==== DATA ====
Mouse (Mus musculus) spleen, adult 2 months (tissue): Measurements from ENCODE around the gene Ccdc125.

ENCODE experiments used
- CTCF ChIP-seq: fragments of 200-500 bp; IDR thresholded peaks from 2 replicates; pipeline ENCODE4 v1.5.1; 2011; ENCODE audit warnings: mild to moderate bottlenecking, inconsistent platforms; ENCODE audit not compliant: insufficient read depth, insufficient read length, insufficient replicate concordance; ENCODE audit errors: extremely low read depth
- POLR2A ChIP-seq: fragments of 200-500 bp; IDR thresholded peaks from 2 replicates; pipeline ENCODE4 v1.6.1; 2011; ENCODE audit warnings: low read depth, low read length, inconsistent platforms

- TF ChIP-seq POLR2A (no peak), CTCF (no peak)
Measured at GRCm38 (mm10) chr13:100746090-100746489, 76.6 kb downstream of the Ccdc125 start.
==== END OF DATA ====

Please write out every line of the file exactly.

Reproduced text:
Mouse (Mus musculus) spleen, adult 2 months (tissue): Measurements from ENCODE around the gene Ccdc125.

ENCODE experiments used
- CTCF ChIP-seq: fragments of 200-500 bp; IDR thresholded peaks from 2 replicates; pipeline ENCODE4 v1.5.1; 2011; ENCODE audit warnings: mild to moderate bottlenecking, inconsistent platforms; ENCODE audit not compliant: insufficient read depth, insufficient read length, insufficient replicate concordance; ENCODE audit errors: extremely low read depth
- POLR2A ChIP-seq: fragments of 200-500 bp; IDR thresholded peaks from 2 replicates; pipeline ENCODE4 v1.6.1; 2011; ENCODE audit warnings: low read depth, low read length, inconsistent platforms

- TF ChIP-seq POLR2A (no peak), CTCF (no peak)
Measured at GRCm38 (mm10) chr13:100746090-100746489, 76.6 kb downstream of the Ccdc125 start.